Relay roller

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Relay roller

A staggered roller is a cylinder on which nine teeth of different lengths are applied. It is used as a drive for certain mechanical calculating machines .

Working principle

The shiftable gear (so-called transmission gear ; here red) shown below the relay roller is connected to the setting mechanism of the calculating machine. If the number 0 is set, this gear is located on the left edge of the relay roller, if a 9 has been set, correspondingly on the right edge.

The number of meshing teeth of the rotating relay roller corresponds to the number set. If 0 is set, the transmission gear is not rotated because there is no tooth on the left edge of the relay roller. If 5 is set, five teeth will engage, the remaining four are too short to intervene.

Historical development

Replica of the Leibniz calculating machine

Gottfried Wilhelm Leibniz (1646–1716) developed the first calculating machine based on the relay roller principle . He presented the principle to the Royal Society in London in 1673 . The machine developed from this was almost usable, that is, some sample tasks for functional testing were calculated on it.

The development work on the first usable calculating machine of the Württemberg pastor Philipp Matthäus Hahn (1739–1790) began in 1770. It was completed in 1774 and presented to the public. Hahn and his brother-in-law Schuster produced a total of 8 to 12 machines.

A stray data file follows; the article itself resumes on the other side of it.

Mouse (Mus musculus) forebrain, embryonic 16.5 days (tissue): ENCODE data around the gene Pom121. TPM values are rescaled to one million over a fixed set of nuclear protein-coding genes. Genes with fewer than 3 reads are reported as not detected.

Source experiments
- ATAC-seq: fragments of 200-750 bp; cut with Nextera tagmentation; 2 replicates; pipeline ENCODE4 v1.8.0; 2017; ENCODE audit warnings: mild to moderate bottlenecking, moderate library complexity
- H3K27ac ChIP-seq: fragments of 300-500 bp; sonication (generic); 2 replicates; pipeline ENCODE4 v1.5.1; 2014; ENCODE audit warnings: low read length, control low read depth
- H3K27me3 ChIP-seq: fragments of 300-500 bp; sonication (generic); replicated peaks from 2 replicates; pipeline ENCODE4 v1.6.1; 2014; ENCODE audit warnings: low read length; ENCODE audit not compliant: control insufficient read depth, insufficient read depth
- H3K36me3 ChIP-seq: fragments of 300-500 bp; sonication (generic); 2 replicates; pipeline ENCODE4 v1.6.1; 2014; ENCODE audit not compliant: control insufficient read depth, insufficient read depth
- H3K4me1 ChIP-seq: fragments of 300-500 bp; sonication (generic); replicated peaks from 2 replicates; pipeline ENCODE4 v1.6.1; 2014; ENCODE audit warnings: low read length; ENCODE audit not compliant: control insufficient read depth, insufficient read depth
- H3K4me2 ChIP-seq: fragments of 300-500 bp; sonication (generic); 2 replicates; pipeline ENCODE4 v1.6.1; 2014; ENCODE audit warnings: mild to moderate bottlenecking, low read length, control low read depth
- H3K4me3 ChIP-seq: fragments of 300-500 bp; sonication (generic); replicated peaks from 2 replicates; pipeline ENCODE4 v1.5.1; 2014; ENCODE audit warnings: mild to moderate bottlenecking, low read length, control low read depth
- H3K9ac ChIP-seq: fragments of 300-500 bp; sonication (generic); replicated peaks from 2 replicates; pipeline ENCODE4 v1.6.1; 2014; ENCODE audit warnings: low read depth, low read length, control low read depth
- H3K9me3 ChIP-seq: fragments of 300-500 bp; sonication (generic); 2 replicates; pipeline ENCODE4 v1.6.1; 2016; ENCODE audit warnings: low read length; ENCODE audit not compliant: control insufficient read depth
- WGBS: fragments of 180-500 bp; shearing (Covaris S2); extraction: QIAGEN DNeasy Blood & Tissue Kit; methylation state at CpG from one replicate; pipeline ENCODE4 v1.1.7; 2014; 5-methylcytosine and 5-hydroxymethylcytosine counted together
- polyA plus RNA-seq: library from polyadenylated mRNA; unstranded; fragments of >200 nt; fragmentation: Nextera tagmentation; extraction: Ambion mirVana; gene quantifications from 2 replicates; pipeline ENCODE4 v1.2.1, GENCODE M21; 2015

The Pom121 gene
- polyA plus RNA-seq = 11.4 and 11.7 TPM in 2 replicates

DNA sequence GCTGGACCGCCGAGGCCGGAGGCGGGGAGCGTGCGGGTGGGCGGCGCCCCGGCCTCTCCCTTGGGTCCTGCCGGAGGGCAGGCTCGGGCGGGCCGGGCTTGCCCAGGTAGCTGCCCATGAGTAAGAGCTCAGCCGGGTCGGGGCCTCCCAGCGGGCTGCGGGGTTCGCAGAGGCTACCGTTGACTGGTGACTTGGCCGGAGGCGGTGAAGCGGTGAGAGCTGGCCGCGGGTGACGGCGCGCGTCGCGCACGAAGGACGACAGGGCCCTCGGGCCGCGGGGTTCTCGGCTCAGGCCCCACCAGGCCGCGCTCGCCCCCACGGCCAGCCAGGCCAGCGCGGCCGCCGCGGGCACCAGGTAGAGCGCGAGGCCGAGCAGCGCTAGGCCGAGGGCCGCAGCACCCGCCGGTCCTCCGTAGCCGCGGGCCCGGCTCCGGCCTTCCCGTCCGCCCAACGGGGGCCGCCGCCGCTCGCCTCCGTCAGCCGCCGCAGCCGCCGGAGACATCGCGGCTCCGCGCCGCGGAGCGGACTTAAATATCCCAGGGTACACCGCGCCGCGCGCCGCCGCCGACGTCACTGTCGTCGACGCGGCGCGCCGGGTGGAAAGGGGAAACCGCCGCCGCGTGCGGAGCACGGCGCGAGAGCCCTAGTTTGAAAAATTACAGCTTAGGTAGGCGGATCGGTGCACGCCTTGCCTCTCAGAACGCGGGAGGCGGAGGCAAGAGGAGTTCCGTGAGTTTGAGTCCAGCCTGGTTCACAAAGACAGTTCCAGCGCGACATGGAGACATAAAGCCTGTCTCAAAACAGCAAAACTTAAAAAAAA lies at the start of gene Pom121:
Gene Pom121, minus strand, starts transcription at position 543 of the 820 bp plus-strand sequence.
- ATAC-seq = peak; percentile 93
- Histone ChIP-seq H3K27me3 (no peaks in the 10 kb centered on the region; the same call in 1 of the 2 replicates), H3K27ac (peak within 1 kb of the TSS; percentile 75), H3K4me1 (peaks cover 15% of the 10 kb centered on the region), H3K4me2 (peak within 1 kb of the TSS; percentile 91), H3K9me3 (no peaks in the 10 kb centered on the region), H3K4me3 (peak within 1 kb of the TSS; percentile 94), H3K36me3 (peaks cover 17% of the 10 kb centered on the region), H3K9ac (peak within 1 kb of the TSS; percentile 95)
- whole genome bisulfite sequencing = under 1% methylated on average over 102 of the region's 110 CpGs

Knowing a brief description of Hahn's machine, Johann Helfrich von Müller (1746–1830) from Hesse developed a similar calculating machine. Its construction showed some improvements. It had a bell that rang when capacity was exceeded, and it could be converted for calculating in non-decimal number systems. In addition to the construction, Müller dealt with machine computing. He compared this to calculating with pen and paper and came to the conclusion that machine calculating was more rational.

Curta Type II pocket calculator with double staggered roller

Staggered roller machines were first produced in series by Charles Xavier Thomas (1785–1870), probably from 1820 onwards. By 1878, around 1500 machines had been produced in his factory.

The staggered roller principle was in competition with the sprout wheel principle in the industrially manufactured calculating machines . Even after the Second World War, calculating machines with both functional principles were manufactured. An example of the relay roller type is the Curta pocket calculator designed by Curt Herzstark (from 1946 to 1972).


  • Henry Wassén: The Odhner History - An Illustrated Chronicle of "A Machine to Count on" . Wezäta, Gothenburg 1951

See also

Web links

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